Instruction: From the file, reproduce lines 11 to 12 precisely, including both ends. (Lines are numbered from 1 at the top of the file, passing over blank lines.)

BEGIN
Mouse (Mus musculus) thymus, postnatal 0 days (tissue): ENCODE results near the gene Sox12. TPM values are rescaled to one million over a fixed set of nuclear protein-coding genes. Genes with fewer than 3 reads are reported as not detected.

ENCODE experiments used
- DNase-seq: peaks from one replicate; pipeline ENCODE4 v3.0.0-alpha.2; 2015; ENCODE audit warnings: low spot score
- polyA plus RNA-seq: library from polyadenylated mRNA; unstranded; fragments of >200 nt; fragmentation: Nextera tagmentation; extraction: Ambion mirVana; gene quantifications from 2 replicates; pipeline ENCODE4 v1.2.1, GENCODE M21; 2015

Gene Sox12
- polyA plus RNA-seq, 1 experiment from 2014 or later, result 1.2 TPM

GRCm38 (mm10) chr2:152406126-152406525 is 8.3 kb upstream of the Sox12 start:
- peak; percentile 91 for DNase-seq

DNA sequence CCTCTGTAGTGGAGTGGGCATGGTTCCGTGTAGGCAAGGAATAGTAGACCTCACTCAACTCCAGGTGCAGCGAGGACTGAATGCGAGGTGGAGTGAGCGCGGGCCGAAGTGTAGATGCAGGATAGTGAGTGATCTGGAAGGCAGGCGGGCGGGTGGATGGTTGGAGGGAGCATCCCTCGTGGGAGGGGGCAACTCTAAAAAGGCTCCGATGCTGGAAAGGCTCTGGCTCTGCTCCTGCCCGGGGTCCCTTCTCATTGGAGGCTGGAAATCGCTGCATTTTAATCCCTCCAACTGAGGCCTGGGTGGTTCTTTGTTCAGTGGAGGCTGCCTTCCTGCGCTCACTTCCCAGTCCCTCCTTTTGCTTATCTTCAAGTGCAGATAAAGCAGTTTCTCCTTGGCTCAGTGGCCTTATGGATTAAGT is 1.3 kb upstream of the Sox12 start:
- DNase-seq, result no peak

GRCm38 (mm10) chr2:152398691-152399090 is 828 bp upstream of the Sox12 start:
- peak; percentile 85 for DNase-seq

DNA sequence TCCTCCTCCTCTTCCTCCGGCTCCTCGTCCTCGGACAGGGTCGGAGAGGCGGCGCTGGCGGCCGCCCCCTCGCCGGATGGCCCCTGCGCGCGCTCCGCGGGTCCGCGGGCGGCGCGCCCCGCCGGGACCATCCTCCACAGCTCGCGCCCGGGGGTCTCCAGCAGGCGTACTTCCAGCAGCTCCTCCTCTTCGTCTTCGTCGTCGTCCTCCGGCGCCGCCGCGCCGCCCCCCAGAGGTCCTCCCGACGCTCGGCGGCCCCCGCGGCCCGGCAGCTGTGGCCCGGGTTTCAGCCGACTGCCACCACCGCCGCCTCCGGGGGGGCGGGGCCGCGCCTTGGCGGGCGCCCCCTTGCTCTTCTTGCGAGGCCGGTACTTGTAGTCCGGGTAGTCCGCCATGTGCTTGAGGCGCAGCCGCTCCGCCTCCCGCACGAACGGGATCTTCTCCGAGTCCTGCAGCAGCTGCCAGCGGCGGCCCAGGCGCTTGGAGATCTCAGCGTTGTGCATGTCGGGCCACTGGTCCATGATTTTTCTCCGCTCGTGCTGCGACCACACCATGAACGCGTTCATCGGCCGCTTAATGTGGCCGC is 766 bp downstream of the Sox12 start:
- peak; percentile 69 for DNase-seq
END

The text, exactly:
GRCm38 (mm10) chr2:152398691-152399090 is 828 bp upstream of the Sox12 start:
- peak; percentile 85 for DNase-seq